Tag Archives: chlorpyrifos

Lincoln County Community Rights versus the politically supported pesticides industry

27 Oct

Felicity Arbuthnot draws attention to the achievements of Lincoln County Community Rights whose core members include the owner of a small business that installs solar panels, a semi-retired Spanish translator, an organic farmer who raises llamas, and a self-described caretaker and Navajo-trained weaver.

Although some of the world’s biggest companies poured money into a stealth campaign to stop the ordinance, and the Lincoln activists had no experience running political campaigns, these part-time, volunteer, novice activists managed to stop the spraying of pesticides that had been released from airplanes and helicopters in this rural county for decades.

The Lincoln County aerial spray ban, which passed in May 2017, is just one of 155 local measures that restrict pesticides. Communities around the country have instituted protections that go beyond the basic limits set by federal law. Some are aimed at specific pesticides, such as glyphosate, others list a few; while still others ban the chemicals altogether.

The upturn in local legislation is a testament to public concerns about the chemicals used in gardening, farming, and timber production, and reflect a growing frustration with federal inaction. In recent years, scientific research on pesticides has shown credible links between pesticides and cancerendocrine disruptionrespiratory illnesses and miscarriage, and children’s health problems, including neurobehavioral and motor deficits. As scientists have been documenting these chemicals’ harms, juries have also increasingly been recognizing them.

CropLife America, the industry group, which reported more than $16 million in revenue in 2015, represents and collects dues from the major pesticide manufacturers, including Monsanto, Syngenta, Dow AgroSciences LLC, and DuPont Crop Protection

It ranked state and local issues as the top of its list of “tier 1 concerns” for both 2017 and 2018, according to internal documents obtained by The Intercept that pinpointed Oregon as ground zero for the fight. While it paid for all this, its name never appeared on the materials or was referenced in the local fight, which was instead framed as being led by local farmers.

Like the ordinance in Lincoln County, a similar proposal in neighboring Lane County didn’t just specify that aerial spraying would be outlawed, it asserted people’s “inherent and inalienable right of local community self-government.” Both measures were inspired by the Community Environmental Legal Defense Fund, which views the aerial spraying of pesticides as violations of citizens’ basic rights to clean air, water, and soil.

However, federal regulation has lagged behind both the research and public outrage

The Environmental Protection Agency has allowed glyphosate, the active ingredient in RoundUp, to remain in use despite considerable evidence linking it to cancer. Under Donald Trump, the EPA also reversed a planned ban of chlorpyrifos, a pesticide linked to neurodevelopmental problems in children.

Frustrated by the lack of federal action, many people have turned to their towns and counties, only to find that they have been hamstrung by state laws forbidding local limits on pesticides. In 43 states, laws prevent cities, towns, and counties from passing restrictions on pesticide use on private land that go beyond federal law.

A provision in the Farm Bill now before Congress would extend that restriction to the entire country and could potentially roll back existing local laws. The House version of the bill that passed in June and is now being reconciled with the Senate version included a section that prevents “a political subdivision of a State” from regulating pesticides.And an appeal has been lodged against the Lincoln County aerial spray ban.

Read more about the tactics used and the money and individuals involved here: https://theintercept.com/2018/09/15/oregon-pesticides-aerial-spray-ban/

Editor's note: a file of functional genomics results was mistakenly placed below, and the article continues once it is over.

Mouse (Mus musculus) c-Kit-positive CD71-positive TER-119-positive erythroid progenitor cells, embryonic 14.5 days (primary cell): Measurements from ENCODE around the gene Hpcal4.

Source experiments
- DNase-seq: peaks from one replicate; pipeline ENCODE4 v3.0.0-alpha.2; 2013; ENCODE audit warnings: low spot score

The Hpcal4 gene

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How many more will fall ill or die because of exposure to pesticides and herbicides?

25 Aug

First published on India’s CHS-Sachetan website

 

Last year Richard Bruce, who has suffered severely for many years following exposure to pesticides in the course of his work, sent news of research into links between diabetes and exposure to organophosphate, the most frequently and largely applied insecticide in the world, undertaken by a team from Madurai Kamaraj University, published in Genome Biology. It is accessible to all readers and may be accessed here.

He now draws attention to the Hindu’s report of a food poisoning incident in Navi Mumbai which led to the death of three children and 40 people falling ill (200 according to the Hindustan Times).

Dr. Ajit Gawli, Raigad district civil surgeon, said “The serum test reports of two patients indicated presence of organophosphate compound in the food. The cholinesterase enzyme level was found to be around 800, which ideally should be around 1,200. It does confirm the presence of organophosphate compound found in insecticides and pesticides. After the reports of the serum of the deceased come in, we can confirm the saturation of the compound and what exactly the chemical was.” The food samples have been sent to a forensic science laboratory at Kalina and the Food and Drug Administration (FDA) for further analysis.”

An American campaign

Richard earlier sent news of a press release issued from Portland, Oregon, by the Center for Biological Diversity, a national, non-profit conservation organization with more than 990,000 members and online activists dedicated to the protection of endangered species and wild places.

It reported that group of farmworkers, child-safety and environmental advocates sent a letter to the government’s Environmental Protection Agency urging it to ban seven organophosphate pesticides, currently under review, that are used on crops such as corn, cotton, watermelon and wheat. It was submitted in response to the EPA’s request for public comments on new releases of human-health and ecological risk assessments for organophosphate insecticides.

“Every spring season, children around the U.S. are facing low-dose exposure to this dangerous chemical,” says a Minnesota mother who was sickened, along with her infant son, by chlorpyrifos. “It is in the air they breathe, the water they drink, and the food they eat,” she adds. “By leaving this chemical on the market, we are gambling with the lives of children. It is stealing their futures from them and increasing the amount of health care dollars they will need for treatment.”

Chemical & Engineering News reported that no ban was imposed; there was ‘pushback’ from Dow Sciences and others in the chemical industry.

Leonardo Trasande, an internationally renowned authority on children’s environmental health, in a study published in 2017 writes:

“A regulatory ban was proposed, but actions to end the use of one such pesticide, chlorpyrifos, in agriculture were recently stopped by the Environmental Protection Agency under false scientific pretenses”.

“Strong evidence now supports the notion that organophosphate pesticides damage the fetal brain and produce cognitive and behavioral dysfunction through multiple mechanisms, including thyroid disruption.